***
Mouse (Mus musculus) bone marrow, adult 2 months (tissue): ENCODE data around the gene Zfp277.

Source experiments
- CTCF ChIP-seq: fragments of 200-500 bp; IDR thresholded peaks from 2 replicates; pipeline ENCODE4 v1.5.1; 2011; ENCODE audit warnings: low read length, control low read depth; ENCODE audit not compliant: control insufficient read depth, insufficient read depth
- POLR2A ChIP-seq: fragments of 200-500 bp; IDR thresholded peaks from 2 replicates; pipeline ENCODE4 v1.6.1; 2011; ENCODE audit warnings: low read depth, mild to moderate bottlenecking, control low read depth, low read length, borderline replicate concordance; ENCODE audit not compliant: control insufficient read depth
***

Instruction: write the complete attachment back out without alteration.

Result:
Mouse (Mus musculus) bone marrow, adult 2 months (tissue): ENCODE data around the gene Zfp277.

Source experiments
- CTCF ChIP-seq: fragments of 200-500 bp; IDR thresholded peaks from 2 replicates; pipeline ENCODE4 v1.5.1; 2011; ENCODE audit warnings: low read length, control low read depth; ENCODE audit not compliant: control insufficient read depth, insufficient read depth
- POLR2A ChIP-seq: fragments of 200-500 bp; IDR thresholded peaks from 2 replicates; pipeline ENCODE4 v1.6.1; 2011; ENCODE audit warnings: low read depth, mild to moderate bottlenecking, control low read depth, low read length, borderline replicate concordance; ENCODE audit not compliant: control insufficient read depth